STUDENT(Name, Ssn, Home_phone, Address, Office_phone, Age, Gpa)

Using the
data type of each attribute, the definition is sometimes written as:

STUDENT(Name: string, Ssn: string, Home_phone: string, Address: string,

Office_phone: string, Age: integer, Gpa: real)

For this
relation schema, STUDENT is the
name of the relation, which has seven attributes. In the preceding definition,
we showed assignment of generic types such as string or integer to the
attributes. More precisely, we can specify the following previously defined
domains for some of the attributes of the STUDENT
relation: dom(Name) = Names; dom(Ssn) = Social_security_numbers; dom(HomePhone) = USA_phone_numbers^{3}, dom(Office_phone) = USA_phone_numbers, and dom(Gpa) =

Grade_point_averages. It is also
possible to refer to attributes of a relation schema by their position within the
relation; thus, the second attribute of the STUDENT
rela-tion is Ssn, whereas
the fourth attribute is Address.

A **relation** (or **relation state**)^{4} *r*
of the relation schema *R*(*A*_{1}, *A*_{2}, ..., *A _{n}*),
also denoted by

Figure
3.1 shows an example of a STUDENT
relation, which corresponds to the STUDENT
schema
just specified. Each tuple in the relation represents a particular student entity (or object). We
display the relation as a table, where each tuple is shown as a *row* and each attribute corresponds to a *column header* indicating a role or
interpretation of the values in that column. *NULL values* represent attributes whose values are unknown or do not
exist for some individual STUDENT tuple.

The
earlier definition of a relation can be *restated*
more formally using set theory concepts as follows. A relation (or relation
state) *r*(*R*) is a **mathematical
relation** of degree *n* on the
domains dom(*A*_{1}), dom(*A*_{2}), ..., dom(*A _{n}*), which is a

*r*(*R*)* *⊆* *(dom(*A*_{1})* *×* *dom(*A*_{2})* *×* *...* *×* *dom(*A _{n}*))

The
Cartesian product specifies all possible combinations of values from the
under-lying domains. Hence, if we denote the total number of values, or **cardinality,** in a domain *D* by |*D*| (assuming that all domains are finite), the total number of
tuples in the Cartesian product is

|dom(*A*_{1})| × |dom(*A*_{2})| × ... × |dom(*A _{n}*)|

This
product of cardinalities of all domains represents the total number of possible
instances or tuples that can ever exist in any relation state *r*(*R*).
Of all these possible combinations, a relation state at a given time—the **current relation state**—reflects only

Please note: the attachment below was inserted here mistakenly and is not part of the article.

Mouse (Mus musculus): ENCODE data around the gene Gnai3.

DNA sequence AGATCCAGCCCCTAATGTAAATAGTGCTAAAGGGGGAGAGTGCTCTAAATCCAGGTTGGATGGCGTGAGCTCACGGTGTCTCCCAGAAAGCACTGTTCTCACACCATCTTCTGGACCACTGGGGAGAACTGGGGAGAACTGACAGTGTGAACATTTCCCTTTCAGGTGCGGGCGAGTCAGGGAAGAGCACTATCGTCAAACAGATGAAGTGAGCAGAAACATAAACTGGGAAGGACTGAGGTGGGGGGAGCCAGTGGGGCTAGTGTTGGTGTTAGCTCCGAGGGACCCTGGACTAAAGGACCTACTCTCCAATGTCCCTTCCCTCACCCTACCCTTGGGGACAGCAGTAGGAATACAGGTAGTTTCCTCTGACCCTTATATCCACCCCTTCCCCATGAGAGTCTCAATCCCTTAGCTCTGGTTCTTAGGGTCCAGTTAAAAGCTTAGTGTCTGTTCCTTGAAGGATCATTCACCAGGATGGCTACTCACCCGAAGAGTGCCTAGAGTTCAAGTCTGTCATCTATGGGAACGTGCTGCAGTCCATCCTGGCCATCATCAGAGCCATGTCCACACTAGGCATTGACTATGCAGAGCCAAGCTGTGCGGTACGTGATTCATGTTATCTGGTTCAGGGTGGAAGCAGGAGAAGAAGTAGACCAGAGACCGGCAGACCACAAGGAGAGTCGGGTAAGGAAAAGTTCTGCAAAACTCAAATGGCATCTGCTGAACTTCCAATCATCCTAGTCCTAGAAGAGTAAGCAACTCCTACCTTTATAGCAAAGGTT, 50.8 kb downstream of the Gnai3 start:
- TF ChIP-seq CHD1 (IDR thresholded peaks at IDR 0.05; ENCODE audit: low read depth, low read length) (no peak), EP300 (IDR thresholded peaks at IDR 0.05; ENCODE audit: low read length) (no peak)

the valid tuples that represent a particular state of the real world. In
general, as the state of the real world changes, so does the relation state, by
being transformed into another relation state. However, the schema *R* is relatively static and changes *very *infrequently—for example, as a
result of adding an attribute to represent new* *information that was not originally stored in the relation.

It is
possible for several attributes to *have
the same domain.* The attribute names indicate different **roles**, or interpretations, for the
domain. For example, in the STUDENT relation,
the same domain
USA_phone_numbers plays the role of Home_phone, referring to the *home phone of a student*, and the
role of Office_phone, referring
to the *office phone of the student*. A
third possible attribute (not shown) with the same domain could be Mobile_phone.

2. Characteristics of
Relations

The earlier definition of relations implies certain characteristics that
make a relation different from a file or a table. We now discuss some of these
characteristics.

Ordering of Tuples in a
Relation. A relation is defined as a *set* of tuples.
Mathematically, elements of a set have *no order* among them; hence, tuples in a
relation do not have any particular order. In other words, a relation is not
sensitive to the ordering of tuples. However, in a file, records are physically
stored on disk (or in memory), so there always is an order among the records.
This ordering indicates first, second, *i*th,
and last records in the file. Similarly, when we display a relation as a table,
the rows are displayed in a certain order.